PAPERS OF J. A. KECK
Upper California June 4th 1851. Dear Brother, I again take up my pen to write you a few lines to let you know that Henry and I are well at present. We received your kind letter 4 days ago dated March 27th from which we was glad to hear that you were all tolerably well. I am allways glad to hear from home and also the Neighbors. I was glad to hear from S. Milliser and Rupley that they got home safe after so long a trip as they had in going home. Mr. McDow wrote to me that they left John Rupley sick in California and that they think he is dead am astonished at them for leaving him in that situation. I would like to see Sam firstrate and hear him tell of his trip. We had lots of sport with him coming out to this country he was very much afraid of (of) the Indians on the first part of the trip and in fact all the way through he generally kept close to the wagons. Henry and I are not together at present. He is still on Indian Kanyon and I am on Bear River we are about 10 miles apart I have been on the river about a month. I was over to see Henry last Sunday. I told him I would answer your letter the reason we seperated the water was so high in the Kanyon that we could not work to a good advantage and we did not want to leave the claim so I concluded I would go and work on the river until the water fell the waters are getting down so that the miners are beginning to do pretty well I averaged ten dollars per day last week, on the river. I am at work about 3 miles from Moores boy's. Mahlon was up a few days ago the boys were all well. they are going to turn Bear river for the purpose of working the bed of the stream they have got their race dug and are putting in the dam this week. I heard B. Kyes was a going home shortly on account of his wife being sick I have not seen him since we parted last fall. A. Billings was sick with the Encyepelas about a month but he is so he is about again. He started for the City a few days ago to get his Ears doctered for his ears are running and he is hard of hearing. He has sold out for less than cost. he would have lost anyhow for he is not calculated for that business he has no turn for trading anyhow. or no ambition about him he is like some old man of 60 years old. We got a good joke on him when I was hunting for our money down at Ophir Old man Wheeler wrote a letter a few days after McDow got home to his son Charles and directed it to him or John Bayles. his son had gone North and I Bayles opened the letter and read it to the boys. Billings was still out (to) the Kanyon so we concluded we would have some fun when we got back. T. Boyd and Israel Chappell were the ones that started it and the other boys helped it along. When we got back we told Billings that Wheeler had got a letter from home and that McDow and Elvaders got home safe and in good health and also that Minerva McDow was married to Wm. Smiley a few days before the old man got home and that Mr. McDow was very much displeased with the match. Well - Billings of coarse believed every word of it, he turned quite pale, he was so astonished. He said Bill Smiley did not marry her for any good, and all like expressions he looked downhearted for a long time towards the last he began to rather doubt it. after I got a letter from home, which of coarse did not mention any thing about it he came to me one day and asked me whether I believed or not I told him she might probably be married but I hardly believed it or else Father would have said something about the affair. Billings then tried to turn the joke on me he had been down to the City and said his partner had a letter from McDow stating that the widow was married but could not tell who she was married to. I told him I was very sorry to hear it but it was no use to cry for spilled milk I got a letter from Mr. McDow a few days ago stating that the widow was still not married, and no talk of it I read the letter to Billings. he still stuck too it that Mc. wrote that she was married. I have not seen James Martin and John Klise since last fall. I heard from them some time ago. J. Klise had gone up North and J. & Martin was at work on the North Fork of the American, they were both well when I heard from them. Thomas Downard and Albert Dunn were working for I. Nixon about Nevada. Nixon carrys on a large business here in the mines and I suppose he is making money. He is now in a company to take Bear River to the Auburn and Ophir dry diggin a distance of 30 miles over a hilly country they have let it out under contract for one hundred thousand it is to be finished in Seventy days or they forfeit fifty thousand dollars. Wages are one hundred dollars per month and board. that does not seem like big wages here but when I cast my eyes back to the States where a person would have to work one year for that it seems then like good wages, the largest days work I done in California I made 90. dollars. This is a great country for a poor fellow to make money if he will work and be saving but there is a class of men here that will never make anything and yet they work hard as soon as they get a little ahead they go and get drunk and gamble it away. I should get tired of that kind of business I do not like to work as well as that all comes to. I have spent very little money foolishly since I have been here. I want to save all I can to take home with me, for I know how it comes in the states where a person has to work for their money and I know I would never be satisfied to stay in the States if I had to hire out to make a living. I like this country firtrate(sic) it is such a pleasant climate the whole year round. most especially in the Spring of the-year when the ground is covered with all sorts of the most pretty flowers it beats Iowa all to pieces. I never saw as pretty flowers in any country as there is here, there is a good deal of farming and gardening carried on this season vegetables of all kinds are plenty and can be had at much reduced prices, and it still a very profitable occupation there is farms open now in the mountains where but a few years ago there was none but the red man to be seen chasing the deer and Antelope now there is large towns and incorporated cities springing up in every direction. California is bound to become a rich and powerful State if the distance between it and the States were not so great it would be filled in one year but it will not be a long time as it is, until it is pretty thickly settled. there is a great many families coming in every ship. I do not hear of one half the dissatisfied miners now as there was last fall some of whom I am well acquainted with cursed the Country when they first came here, and they would go home as soon as they got money enough to take them now they are perfectly satisfied to make this their home. I like to mine very well but I do not like the mode of living to(o) well but I am getting used to it for it does not seem half as hard now as it did at first. We had rather a bad time of this Spring along in February and March after we left our cabin and went up in the mountains. it was very mild wether when we started out but we had not been gone very long before it commenced snowing and raining and we could not keep fire one half the time. it was very disagreeable camping out. We sometimes laid in bed the greater part of the day to keep dry and warm for if we wanted to get to the fire we would have to stand in the rain or snow if the people in the States would expose themselves like the miners does and live as they do it would kill one half of them it is a singular country. We started out prospecting one morning from Camp the snow was six inches deep where we started and in going three miles there was no snow at all the ground was bare and when we got back we still found the snow there yet. I must fetch this to a close for I have a song for you that I wrote on crossing the desert. I never wrote about it. We started from the sink to cross the desert in the afternoon it was 40 miles across without water or grass and the road part of the way very sandy. We traveled nearly all the night and got on the heaviest of the sand about 10 oclock the next day one of our steers gave out and the rest was very much give out so we unyoked them and took them to water one of them gave out we could not get him any farther so we left him, it was about 7 miles to the river when we got the cattle to the river we started back with some water in a gum elastic sack and some hay to feed the steer so that we could drive him into Camp it was nearly night when we started out, and it was some time before we got back where we left him lying. When we got there he was gone. Henry started on the road to look after him. And I laid down by the side of the road in a wagonbed to rest it was a pretty moonlight night I laid there a short time and got up and I saw an Indian coming sneaking up towards me with bow and arrow in his hand and there I was all alone without a weapon of any kind I gave one yell and the Indian took to his heels. He would have killed me if I had lain there a little longer We got the steer but could not drive him into Camp that night. Song on Crossing the Desert by J. A. Keck 1. Dear Brother I will now tell you What happened unto me As I was coming 'cross the plains This golden land to see 2. We crossed the desert in the night It was a lonesome road The road was long the sand was deep We had a heavy load 3. Full forty miles it was across No water on the way And many cattle there was left To rotten and decay 4. As we were coming cross the sand The heaviest of the road One of our steers did there give out And so we left our load 5. We then did turn our cattle loose And to the water drove We got them all but one across We could not make him move. 6. Henry and I then started back To take the steer some feed We took some water in a sack For he was much in need 7. 'Twas dark before we reached the place Where we had left him lay And when we came unto the spot Behold he strayed away 8. Henry he then traveled on To try and find the steer And I then laid me down to rest In a wagon that was near 9. I had not laid there very long Before I locked around — And there I saw before my eyes An Indian on a mound 10. A crawling up on hands and feet As slyly as a cat With bow and arrows in his hand To kill me as a rat 11. The moon was shining very bright It was a pleasant eve I gave one yell, the Indian ran Im sure I did not grieve 12. For I was left there all alone Amoung the savage crew Without a weapon in my hand An La, what could I do. 13. And when the Indian he had left I traveled on the road Towards the place where we had left Our wagon and our load 14. I had not traveled very far Before I saw a tent I asked them if they had seen Which way my Brother went 15. They told me they had seen him pass Inquiring for a stray He found a train a working him And coming on the way 16. I saw him coming close at hand I told him of my fright We got the steer but could not drive Him all the way that night 17. We drove him nearly into camp When it was getting late The steer was tired and would not go We left him to his fate 18. I started early back net morn To drive the steer to shore I looked all around for him And thought he was no more 19. I thought perhaps the Indians Had drove him off to eat Thinks I they'll have a jolly time In eating his tough meat. 20. In the evening then we started back To fetch our wagon too We put six yoke of cattle on And bid that place adieu. F I N I S I have still got my journal yet, of the whole trip. I wish I had it at home and also my money. If I get a chance I probably shall send it. I would have over a thousand dollars if we had not met with the misfortune of losing a purse of the precious stuff well that shant count. I wrote a letter to Mr. McDow on the 1st of this month and sent him the note on S. Milliser and Rupley perhaps you may get this before he does his. I must now close for the present time Excuse me for not writing any more (e0t shant count) Give my love to Father & Mother and the children and all enquiring friends, and accept a good share yourself. I will come home as soon as I get satisfied here and then I will tell you all about the mines and the country. Write soon and give me the particulars about what is goin on in the neighborhood. & c. Give my love to the girls. tell them I often think of them and would be glad to have a chat with them once more, for virtuous girls are scarce in this part of the country. I have a slight acquaintance with Stewarts girls and a Miss Stephens, an acquaintaince of Stewarts, Tell the widow not to get married until I get back for I want to be at the wedding, I want you when you write again to let me know how Margaret Johnson is getting along and where they are living. I have never heard a word from her since I left. You never mention Catharine or Johnsons either whether they are at home or where they are. No more at this time but remain your affectionate Brother, Joseph A. Keck To his Brother George, N.B. If this wont do send it back and it shant count. Return to Top of Page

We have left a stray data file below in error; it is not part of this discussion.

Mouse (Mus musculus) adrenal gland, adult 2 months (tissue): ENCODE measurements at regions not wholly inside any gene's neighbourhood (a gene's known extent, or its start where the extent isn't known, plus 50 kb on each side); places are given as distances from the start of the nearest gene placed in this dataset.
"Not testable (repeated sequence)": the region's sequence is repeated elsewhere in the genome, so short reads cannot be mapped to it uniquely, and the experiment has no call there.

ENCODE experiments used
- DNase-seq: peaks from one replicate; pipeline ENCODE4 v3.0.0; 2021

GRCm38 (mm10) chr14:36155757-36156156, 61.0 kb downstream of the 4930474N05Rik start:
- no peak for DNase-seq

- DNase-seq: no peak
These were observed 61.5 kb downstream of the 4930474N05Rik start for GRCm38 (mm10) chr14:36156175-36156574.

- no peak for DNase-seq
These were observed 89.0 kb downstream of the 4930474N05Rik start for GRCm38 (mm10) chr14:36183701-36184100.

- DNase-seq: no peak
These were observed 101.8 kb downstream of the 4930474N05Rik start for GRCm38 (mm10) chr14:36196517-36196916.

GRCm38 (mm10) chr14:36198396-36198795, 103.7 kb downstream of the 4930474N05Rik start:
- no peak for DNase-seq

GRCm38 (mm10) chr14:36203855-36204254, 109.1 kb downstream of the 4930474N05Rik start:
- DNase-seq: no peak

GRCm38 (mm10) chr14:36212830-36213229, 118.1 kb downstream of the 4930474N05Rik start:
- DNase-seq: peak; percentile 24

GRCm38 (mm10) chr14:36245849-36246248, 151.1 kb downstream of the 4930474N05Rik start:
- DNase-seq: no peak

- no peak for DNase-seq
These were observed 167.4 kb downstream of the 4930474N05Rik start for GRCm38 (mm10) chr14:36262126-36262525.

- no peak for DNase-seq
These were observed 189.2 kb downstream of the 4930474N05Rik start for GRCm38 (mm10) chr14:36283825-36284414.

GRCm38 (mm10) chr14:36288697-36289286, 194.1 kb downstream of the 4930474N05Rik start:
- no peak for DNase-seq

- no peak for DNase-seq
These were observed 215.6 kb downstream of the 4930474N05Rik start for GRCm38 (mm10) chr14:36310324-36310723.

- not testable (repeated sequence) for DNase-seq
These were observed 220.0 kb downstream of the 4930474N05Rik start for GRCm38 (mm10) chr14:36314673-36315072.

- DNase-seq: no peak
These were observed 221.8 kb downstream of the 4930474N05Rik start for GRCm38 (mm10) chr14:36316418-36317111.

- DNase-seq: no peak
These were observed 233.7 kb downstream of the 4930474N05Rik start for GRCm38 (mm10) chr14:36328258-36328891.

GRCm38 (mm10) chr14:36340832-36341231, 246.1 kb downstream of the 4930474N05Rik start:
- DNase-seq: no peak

Joseph A. Keck's Journal & Letters
- To California for Gold
- Letter Home June 4th 1851
- Return Trip to Iowa
- When Coal Oil Was First Used
- Early Days in Van Buren Co.
- The rise and fall of the Know Nothing Society
- Sons of Liberty, vs. Knights of the Golden Circle
- Early Tornado, or Cyclone
File K234, Historical Library, Des Moines, Ia.
Transcribed by Rich & Nancy Lowe for the Van Buren County IAGenWeb Project - copyright 2007